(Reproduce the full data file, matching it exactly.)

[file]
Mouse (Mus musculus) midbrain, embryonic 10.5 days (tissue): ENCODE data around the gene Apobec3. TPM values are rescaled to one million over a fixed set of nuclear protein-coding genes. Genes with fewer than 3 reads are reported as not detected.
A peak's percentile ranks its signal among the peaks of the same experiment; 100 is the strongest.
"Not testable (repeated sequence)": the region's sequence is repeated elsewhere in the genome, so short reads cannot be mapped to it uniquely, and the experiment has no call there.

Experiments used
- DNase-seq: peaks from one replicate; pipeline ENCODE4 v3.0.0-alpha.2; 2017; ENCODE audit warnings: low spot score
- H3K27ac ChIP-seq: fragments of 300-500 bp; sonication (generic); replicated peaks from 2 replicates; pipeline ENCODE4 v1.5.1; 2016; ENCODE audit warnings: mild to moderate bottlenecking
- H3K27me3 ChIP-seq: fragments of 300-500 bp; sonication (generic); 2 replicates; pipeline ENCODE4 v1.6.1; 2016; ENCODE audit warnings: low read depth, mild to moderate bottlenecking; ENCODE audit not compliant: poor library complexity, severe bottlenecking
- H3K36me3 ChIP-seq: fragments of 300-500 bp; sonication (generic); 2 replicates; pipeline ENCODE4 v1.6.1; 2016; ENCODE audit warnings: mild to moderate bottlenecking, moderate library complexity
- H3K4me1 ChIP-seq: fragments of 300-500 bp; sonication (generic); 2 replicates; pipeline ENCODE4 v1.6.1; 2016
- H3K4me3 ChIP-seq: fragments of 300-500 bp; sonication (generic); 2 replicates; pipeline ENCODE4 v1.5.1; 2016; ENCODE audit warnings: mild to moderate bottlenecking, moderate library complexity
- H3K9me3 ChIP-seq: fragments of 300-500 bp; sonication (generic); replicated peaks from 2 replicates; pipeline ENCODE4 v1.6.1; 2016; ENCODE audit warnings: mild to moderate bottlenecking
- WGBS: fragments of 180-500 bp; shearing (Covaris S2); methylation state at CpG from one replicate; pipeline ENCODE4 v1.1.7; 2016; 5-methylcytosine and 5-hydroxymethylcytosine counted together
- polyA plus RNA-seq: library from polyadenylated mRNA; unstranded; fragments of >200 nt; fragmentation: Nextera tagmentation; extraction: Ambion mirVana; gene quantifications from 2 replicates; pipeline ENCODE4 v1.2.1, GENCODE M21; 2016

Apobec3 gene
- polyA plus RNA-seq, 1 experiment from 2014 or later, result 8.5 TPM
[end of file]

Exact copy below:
Mouse (Mus musculus) midbrain, embryonic 10.5 days (tissue): ENCODE data around the gene Apobec3. TPM values are rescaled to one million over a fixed set of nuclear protein-coding genes. Genes with fewer than 3 reads are reported as not detected.
A peak's percentile ranks its signal among the peaks of the same experiment; 100 is the strongest.
"Not testable (repeated sequence)": the region's sequence is repeated elsewhere in the genome, so short reads cannot be mapped to it uniquely, and the experiment has no call there.

Experiments used
- DNase-seq: peaks from one replicate; pipeline ENCODE4 v3.0.0-alpha.2; 2017; ENCODE audit warnings: low spot score
- H3K27ac ChIP-seq: fragments of 300-500 bp; sonication (generic); replicated peaks from 2 replicates; pipeline ENCODE4 v1.5.1; 2016; ENCODE audit warnings: mild to moderate bottlenecking
- H3K27me3 ChIP-seq: fragments of 300-500 bp; sonication (generic); 2 replicates; pipeline ENCODE4 v1.6.1; 2016; ENCODE audit warnings: low read depth, mild to moderate bottlenecking; ENCODE audit not compliant: poor library complexity, severe bottlenecking
- H3K36me3 ChIP-seq: fragments of 300-500 bp; sonication (generic); 2 replicates; pipeline ENCODE4 v1.6.1; 2016; ENCODE audit warnings: mild to moderate bottlenecking, moderate library complexity
- H3K4me1 ChIP-seq: fragments of 300-500 bp; sonication (generic); 2 replicates; pipeline ENCODE4 v1.6.1; 2016
- H3K4me3 ChIP-seq: fragments of 300-500 bp; sonication (generic); 2 replicates; pipeline ENCODE4 v1.5.1; 2016; ENCODE audit warnings: mild to moderate bottlenecking, moderate library complexity
- H3K9me3 ChIP-seq: fragments of 300-500 bp; sonication (generic); replicated peaks from 2 replicates; pipeline ENCODE4 v1.6.1; 2016; ENCODE audit warnings: mild to moderate bottlenecking
- WGBS: fragments of 180-500 bp; shearing (Covaris S2); methylation state at CpG from one replicate; pipeline ENCODE4 v1.1.7; 2016; 5-methylcytosine and 5-hydroxymethylcytosine counted together
- polyA plus RNA-seq: library from polyadenylated mRNA; unstranded; fragments of >200 nt; fragmentation: Nextera tagmentation; extraction: Ambion mirVana; gene quantifications from 2 replicates; pipeline ENCODE4 v1.2.1, GENCODE M21; 2016

Apobec3 gene
- polyA plus RNA-seq, 1 experiment from 2014 or later, result 8.5 TPM